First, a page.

Democratic Lawmakers Tackle Student Debt With Bill to Improve Private Loan Education

By Joelle Fredman, NASFAA Staff Reporter

Democratic lawmakers reintroduced companion bills in the House and Senate Thursday in an effort to tackle student loan debt by helping students understand the implications of taking out private loans. The legislation, supported by higher education groups including NASFAA, would require institutions to counsel students and inform them of their options for federal financial aid before they can take out private loans.

The Know Before You Owe Act of 2018 — introduced by Sen. Dick Durbin (D-IL) and Rep. Jared Polis (D-CO) — would mandate that institutions fully certify private education loans, a provision NASFAA has long advocated for. In 2012, the Consumer Financial Protection Bureau (CFPB) adopted into a list of policy recommendations it presented to Congress NASFAA’s recommendation that institutions certify private loans rather than allowing students to self-certify them as is currently the practice.           

"We remain concerned that many students who take on private loan debt do not have all the information they need," NASFAA President Justin Draeger said. "Full school certification would allow financial aid administrators an opportunity to talk to students about more advantageous federal aid options, before they commit to a private loan."

The bill would require that private loan lenders obtain information from institutions before issuing loans, such as a school’s cost of attendance and the amount a potential borrower is eligible to borrow. The school would then have 15 business days to either certify the loan, or provide a notification that it needs more time to gather information. If the school does not meet this deadline, the bill mandates that the lender could issue the loan to the student without the school’s certification, but would have to report the loan to the CFPB. The CFPB would be given authority to regulate this notification.

“It’s abundantly clear that we must better protect students from private lenders who prey on their ambitions. Students who are trying to attain a degree, should never be met with greed. We can save students from years and years of debilitating debt by starting their education before classes even begin,” Polis said in a press release. “The Know Before You Owe program would teach them what to look out for before they sign up for a loan and how to access financial aid resources.”

In addition, the bill would require that private loan lenders update borrowers quarterly about their loans, including information about the interest accrued.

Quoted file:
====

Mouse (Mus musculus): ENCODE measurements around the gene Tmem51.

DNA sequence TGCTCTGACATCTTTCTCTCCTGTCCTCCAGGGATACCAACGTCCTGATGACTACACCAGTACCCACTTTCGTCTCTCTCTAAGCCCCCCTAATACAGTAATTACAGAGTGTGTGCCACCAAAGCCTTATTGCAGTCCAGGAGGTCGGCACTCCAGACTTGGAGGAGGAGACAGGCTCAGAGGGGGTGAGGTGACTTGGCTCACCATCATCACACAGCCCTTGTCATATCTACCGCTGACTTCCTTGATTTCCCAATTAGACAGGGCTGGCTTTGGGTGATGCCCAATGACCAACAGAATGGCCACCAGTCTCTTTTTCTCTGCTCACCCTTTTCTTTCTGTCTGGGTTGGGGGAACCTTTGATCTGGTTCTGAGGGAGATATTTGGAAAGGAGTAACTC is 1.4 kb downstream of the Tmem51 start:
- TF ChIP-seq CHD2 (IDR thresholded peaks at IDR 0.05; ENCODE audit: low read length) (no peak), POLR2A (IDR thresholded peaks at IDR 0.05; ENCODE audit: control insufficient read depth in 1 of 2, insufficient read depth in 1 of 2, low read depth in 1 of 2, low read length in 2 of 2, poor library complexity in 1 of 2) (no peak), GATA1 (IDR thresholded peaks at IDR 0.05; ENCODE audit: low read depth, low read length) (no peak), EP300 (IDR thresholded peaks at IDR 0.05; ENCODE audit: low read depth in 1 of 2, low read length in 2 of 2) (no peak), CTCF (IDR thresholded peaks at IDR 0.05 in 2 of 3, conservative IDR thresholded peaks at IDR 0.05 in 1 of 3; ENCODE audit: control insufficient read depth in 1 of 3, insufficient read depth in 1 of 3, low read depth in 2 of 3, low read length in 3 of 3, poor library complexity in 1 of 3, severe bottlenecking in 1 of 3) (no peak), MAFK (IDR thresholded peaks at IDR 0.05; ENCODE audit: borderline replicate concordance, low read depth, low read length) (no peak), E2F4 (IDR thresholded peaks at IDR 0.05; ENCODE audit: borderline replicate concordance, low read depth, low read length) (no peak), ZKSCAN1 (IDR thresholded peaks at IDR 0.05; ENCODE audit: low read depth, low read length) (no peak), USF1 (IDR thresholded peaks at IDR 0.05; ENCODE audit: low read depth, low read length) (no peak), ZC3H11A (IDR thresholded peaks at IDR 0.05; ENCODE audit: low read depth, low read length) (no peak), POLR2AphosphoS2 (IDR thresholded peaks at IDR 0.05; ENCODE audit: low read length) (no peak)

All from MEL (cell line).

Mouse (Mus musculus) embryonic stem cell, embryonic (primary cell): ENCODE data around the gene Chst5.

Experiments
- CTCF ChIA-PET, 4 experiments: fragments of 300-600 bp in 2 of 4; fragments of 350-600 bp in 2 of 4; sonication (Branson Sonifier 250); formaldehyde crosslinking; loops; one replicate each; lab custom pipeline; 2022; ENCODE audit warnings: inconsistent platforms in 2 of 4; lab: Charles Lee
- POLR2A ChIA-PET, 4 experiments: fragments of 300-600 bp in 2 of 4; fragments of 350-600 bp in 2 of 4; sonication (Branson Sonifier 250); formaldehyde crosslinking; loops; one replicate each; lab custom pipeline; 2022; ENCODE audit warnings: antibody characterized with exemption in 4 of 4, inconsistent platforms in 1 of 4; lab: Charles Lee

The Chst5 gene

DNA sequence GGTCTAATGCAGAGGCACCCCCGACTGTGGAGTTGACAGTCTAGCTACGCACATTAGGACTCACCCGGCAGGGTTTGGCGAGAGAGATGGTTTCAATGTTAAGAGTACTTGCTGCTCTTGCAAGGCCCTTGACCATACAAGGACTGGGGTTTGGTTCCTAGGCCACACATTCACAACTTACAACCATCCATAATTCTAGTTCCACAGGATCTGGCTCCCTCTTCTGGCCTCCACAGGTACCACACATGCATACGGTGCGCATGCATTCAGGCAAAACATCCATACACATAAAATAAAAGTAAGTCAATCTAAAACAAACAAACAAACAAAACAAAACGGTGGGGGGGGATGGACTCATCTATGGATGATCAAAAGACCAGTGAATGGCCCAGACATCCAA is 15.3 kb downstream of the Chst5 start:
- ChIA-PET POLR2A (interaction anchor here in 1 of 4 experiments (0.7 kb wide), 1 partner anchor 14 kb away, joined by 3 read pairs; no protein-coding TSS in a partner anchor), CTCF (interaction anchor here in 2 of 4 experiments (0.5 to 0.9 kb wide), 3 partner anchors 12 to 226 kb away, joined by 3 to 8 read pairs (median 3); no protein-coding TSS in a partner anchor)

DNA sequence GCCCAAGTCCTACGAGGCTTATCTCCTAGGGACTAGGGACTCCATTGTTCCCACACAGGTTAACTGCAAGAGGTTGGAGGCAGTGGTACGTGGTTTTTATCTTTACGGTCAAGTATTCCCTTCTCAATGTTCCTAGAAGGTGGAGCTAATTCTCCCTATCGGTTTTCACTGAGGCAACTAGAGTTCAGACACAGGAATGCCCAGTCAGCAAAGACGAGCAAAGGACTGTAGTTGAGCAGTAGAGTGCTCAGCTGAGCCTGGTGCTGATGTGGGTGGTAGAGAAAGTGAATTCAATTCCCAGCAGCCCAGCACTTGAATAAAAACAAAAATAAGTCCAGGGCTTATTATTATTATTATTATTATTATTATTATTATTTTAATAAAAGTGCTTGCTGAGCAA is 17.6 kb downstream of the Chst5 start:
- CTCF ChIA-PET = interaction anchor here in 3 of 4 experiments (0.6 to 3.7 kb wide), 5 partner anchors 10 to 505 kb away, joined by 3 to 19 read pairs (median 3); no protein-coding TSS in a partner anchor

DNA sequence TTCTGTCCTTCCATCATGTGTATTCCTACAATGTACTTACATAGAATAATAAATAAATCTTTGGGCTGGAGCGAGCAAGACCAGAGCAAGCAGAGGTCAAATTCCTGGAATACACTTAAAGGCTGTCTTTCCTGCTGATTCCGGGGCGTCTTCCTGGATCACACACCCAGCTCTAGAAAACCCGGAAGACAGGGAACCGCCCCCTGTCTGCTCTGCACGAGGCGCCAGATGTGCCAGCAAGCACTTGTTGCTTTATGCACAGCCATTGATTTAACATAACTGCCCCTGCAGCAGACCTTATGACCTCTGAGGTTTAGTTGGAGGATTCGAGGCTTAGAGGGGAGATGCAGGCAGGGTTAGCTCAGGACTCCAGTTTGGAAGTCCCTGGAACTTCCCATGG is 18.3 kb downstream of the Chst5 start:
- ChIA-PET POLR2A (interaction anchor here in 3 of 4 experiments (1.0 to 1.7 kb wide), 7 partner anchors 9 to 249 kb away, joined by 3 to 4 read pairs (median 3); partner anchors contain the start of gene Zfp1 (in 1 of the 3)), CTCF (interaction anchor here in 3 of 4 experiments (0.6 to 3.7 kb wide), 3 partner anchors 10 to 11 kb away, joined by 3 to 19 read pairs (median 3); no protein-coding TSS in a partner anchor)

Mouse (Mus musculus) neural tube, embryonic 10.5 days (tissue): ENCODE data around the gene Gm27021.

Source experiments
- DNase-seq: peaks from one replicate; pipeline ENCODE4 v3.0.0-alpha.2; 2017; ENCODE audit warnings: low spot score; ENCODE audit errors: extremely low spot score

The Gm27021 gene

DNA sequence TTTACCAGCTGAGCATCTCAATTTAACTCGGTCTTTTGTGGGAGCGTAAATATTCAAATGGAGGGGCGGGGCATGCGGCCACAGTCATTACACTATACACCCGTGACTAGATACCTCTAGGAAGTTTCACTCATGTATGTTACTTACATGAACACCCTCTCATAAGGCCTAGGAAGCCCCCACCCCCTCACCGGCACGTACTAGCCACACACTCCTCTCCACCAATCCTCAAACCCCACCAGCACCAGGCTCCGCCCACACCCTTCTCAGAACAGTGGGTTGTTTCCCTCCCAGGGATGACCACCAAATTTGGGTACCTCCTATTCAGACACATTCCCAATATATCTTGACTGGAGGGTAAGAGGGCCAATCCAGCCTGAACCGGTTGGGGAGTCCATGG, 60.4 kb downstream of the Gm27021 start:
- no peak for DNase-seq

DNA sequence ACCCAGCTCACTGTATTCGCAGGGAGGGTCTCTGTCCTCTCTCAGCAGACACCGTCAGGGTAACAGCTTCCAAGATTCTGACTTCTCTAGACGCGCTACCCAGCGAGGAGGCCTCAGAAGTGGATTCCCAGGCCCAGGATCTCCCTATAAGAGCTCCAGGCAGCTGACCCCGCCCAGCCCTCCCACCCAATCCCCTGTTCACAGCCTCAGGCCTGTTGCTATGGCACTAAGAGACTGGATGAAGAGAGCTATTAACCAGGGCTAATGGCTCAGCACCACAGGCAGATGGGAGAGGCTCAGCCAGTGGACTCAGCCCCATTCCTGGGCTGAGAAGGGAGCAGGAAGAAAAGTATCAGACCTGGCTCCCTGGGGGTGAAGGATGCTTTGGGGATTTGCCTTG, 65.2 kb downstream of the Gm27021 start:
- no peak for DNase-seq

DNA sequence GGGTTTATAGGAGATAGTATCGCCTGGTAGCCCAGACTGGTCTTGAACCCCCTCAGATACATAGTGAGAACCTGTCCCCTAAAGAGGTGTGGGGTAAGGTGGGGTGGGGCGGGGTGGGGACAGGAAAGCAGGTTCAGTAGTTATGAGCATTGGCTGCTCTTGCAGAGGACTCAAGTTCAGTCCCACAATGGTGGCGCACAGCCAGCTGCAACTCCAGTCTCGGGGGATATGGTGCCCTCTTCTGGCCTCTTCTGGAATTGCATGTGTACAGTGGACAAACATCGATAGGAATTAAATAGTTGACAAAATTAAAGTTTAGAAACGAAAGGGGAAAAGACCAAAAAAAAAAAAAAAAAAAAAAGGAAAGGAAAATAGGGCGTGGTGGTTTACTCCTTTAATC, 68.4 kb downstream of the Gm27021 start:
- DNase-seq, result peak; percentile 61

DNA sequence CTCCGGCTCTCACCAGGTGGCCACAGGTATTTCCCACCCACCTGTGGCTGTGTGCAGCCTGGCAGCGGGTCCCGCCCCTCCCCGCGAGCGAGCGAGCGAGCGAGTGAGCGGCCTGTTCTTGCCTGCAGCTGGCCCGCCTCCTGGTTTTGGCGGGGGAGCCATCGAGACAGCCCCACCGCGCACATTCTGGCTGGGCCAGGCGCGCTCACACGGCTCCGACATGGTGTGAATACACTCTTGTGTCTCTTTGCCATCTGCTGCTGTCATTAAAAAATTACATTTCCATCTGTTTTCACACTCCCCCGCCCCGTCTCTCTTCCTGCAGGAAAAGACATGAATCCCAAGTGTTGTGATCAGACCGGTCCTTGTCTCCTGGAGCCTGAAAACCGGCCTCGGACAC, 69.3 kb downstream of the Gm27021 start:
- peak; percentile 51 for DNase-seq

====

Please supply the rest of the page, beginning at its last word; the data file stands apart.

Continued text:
The Senate bill was cosponsored by Sens. Tina Smith (D-MN), Jack Reed (D-RI), Sherrod Brown (D-OH), Tammy Baldwin (D-WI), and Ben Cardin (D-MD). This is the fourth time that this legislation has been introduced in Congress.

“Student debt remains one of the biggest obstacles to success for families in America today,” Durbin said in a press release. “When someone is saddled with enormous amounts of student loan debt, it means they put off major life decisions – like buying a home or starting a family – that help America's economy grow. We have to do more to stop fast-growing student loan debt. This bill is a first step and would help educate students about the dangers of private student loans, which can carry high interest rates and few consumer protections.”

 

Publication Date: 7/16/2018


Armand R | 7/19/2018 10:48:24 AM

In nearly a decade working with student financial aid I've only ever seen one student forgo federal student loans entirely for a private loan. Also, every school I've worked for certified private student loans. This bill may make it look like these lawmakers are working hard on the student's behalf but they're tackling the student debt problem where it least exists.

Beth J | 7/17/2018 2:19:36 PM

Most, if not all, of the private loans our students take out are certified by the University, reporting the students award year, cost of attendance, and eligibility. Our policy is to not award over the cost of attendance.
To address the issue of schools having to be responsible for counseling the student. We do that. Maybe instead of making the schools responsible for being the watchdog, maybe the bill should address the private lenders and make the private lenders responsible for themselves.

Louise D | 7/16/2018 10:9:34 AM

There should also be responsibility put on the private lenders to verify that the student has taken out the federal loans prior to being approved for their private loans.

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